Friday, December 13, 2013
There was a gun show in the area recently, and it was packed.
Not that good attendance is unusual, but the "Obama Effect" -- the huge surge in firearm sales occasioned by his election -- may not have gotten stronger, but it hasn't declined, either.
Despite stories about high sales of "black rifles" -- semi-autos based on the AR-15 -- there were plenty of them available, although the price has risen steeply. While some basic models were going for less than a grand, typical prices were hundreds of dollars higher.
It's supply and demand. The black rifle is one of the best-selling firearms of the past decade, and there are millions of them in citizens' hands.
In .223 caliber, they make excellent target rifles, are featured in many kinds of competitive events, and do a fine job ventilating varmints like coyotes. In larger sporting calibers -- .308 is not uncommon -- they're sufficient for deer and bear, and even moose. (Both calibers are also popular for home defense.) And .22 versions make good plinking guns.
These weapons are seldom used in crimes, which is why a previous ban was futile. And millions of Americans have reacted to being told they don't "need" these weapons by deciding they damn well did.
The number of women at these events has increased in recent years -- and they're buying, not just looking. Women comprise 23 percent of firearms owners, and that percentage appeared to hold at this show.
Some manufacturers offer concealable firearms in a variety of colors, including pink. And I saw an ad for pink-tipped ammunition in a gun magazine last week. Did I say "supply and demand"?
While I saw lots of sales going on, every gun transaction I could see was at the tables of licensed dealers. Many gun show operators ban private sales on the premises.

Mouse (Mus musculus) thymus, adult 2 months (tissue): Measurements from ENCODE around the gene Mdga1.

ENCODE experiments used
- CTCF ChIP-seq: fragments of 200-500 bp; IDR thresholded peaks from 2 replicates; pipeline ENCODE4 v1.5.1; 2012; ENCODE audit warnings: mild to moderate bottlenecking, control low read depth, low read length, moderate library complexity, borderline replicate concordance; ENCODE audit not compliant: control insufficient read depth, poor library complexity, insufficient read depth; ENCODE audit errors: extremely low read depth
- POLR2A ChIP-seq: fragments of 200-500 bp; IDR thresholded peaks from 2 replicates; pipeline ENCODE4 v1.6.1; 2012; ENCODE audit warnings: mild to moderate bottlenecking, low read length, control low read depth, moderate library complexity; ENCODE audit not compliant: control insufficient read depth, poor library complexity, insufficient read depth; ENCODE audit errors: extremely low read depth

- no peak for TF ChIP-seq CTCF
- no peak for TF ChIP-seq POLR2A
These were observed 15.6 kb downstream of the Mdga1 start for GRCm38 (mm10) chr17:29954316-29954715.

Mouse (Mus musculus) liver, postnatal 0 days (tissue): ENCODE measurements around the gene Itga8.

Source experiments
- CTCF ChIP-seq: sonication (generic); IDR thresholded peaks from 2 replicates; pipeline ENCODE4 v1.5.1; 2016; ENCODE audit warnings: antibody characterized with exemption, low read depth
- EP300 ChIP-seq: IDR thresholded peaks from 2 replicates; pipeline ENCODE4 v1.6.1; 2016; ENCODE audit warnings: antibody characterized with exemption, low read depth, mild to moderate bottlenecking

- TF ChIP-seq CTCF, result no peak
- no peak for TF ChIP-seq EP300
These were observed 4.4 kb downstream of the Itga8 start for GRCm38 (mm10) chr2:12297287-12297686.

What happens elsewhere, of course, is not covered. Which means that there is no such thing as a "gun show loophole" in firearms sales laws.
There is instead a "private sale exemption" that applies anywhere. Does that mean criminals can buy guns privately? Yes, but it is illegal for them to do so -- and new laws wouldn't make it more illegal. Besides, moral sellers will insist on a check anyway, and fold the fee into the cost of the gun.
Much more threatening are "straw purchases," where a criminal pays someone without a record to buy him a gun. These are also illegal, but remain immune to background checks. Two useful reforms would be to make the penalties for such transactions far more severe, while also increasing mandatory penalties for using firearms in crimes.
President Obama has claimed new gun laws, such as the one recently defeated in the Democratic-controlled Senate, enjoy the support of "90 percent of the people." However, the poll he cited also showed only 4 percent of the populace rated gun laws among the nation's top 20 issues.
And a USA Today poll conducted after the terror attacks in Boston showed "backing for a (gun) bill has slipped" to 49 percent, less than majority support. Sixty-nine percent of respondents to a Fox News poll said they wanted to have a gun available in case of terrorist threats such as the one that locked down many Boston neighborhoods.
Finally, while the president is fond of posing in front of ranks of uniformed officers when he makes his gun-control pleas, they are often police chiefs and administrators, who owe their jobs to politicians.
An online survey taken in March by the website PoliceOne.com, which serves the law enforcement community, reported on the basis of 15,000 replies that "Virtually all respondents (95 percent) say that a federal ban on manufacture and sale of ammunition magazines that hold more than 10 rounds would not reduce violent crime."
And it added, "the majority of respondents -- 71 percent -- say a federal ban on the manufacture and sale of some semi-automatics would have no effect on reducing violent crime."
Meanwhile, the New York newspaper Newsday reported Tuesday that the New York State Troopers Police Benevolent Association has issued an "extraordinary" statement distancing troopers from a harsh new state gun law, saying that "The individual members of this union did not write the terms of the bill nor vote on its passage."
Such gun laws led Gov. LePage to ask firearms makers in affected states to move to Maine. His April 13 Wall Street Journal column was criticized locally, but these are multimillion-dollar industries providing hundreds of jobs, and he was right to appeal to them.
Besides, if the gun-banners have lost the rank-and-file police, who do they have left?
Meanwhile, ordinary, average Mainers should know there's another gun show this weekend in Biddeford, at the Ice Arena.
I'll be there. Will you?
M.D. Harmon, a retired journalist and military officer, is a free-lance writer and speaker. He can be contacted at: firstname.lastname@example.org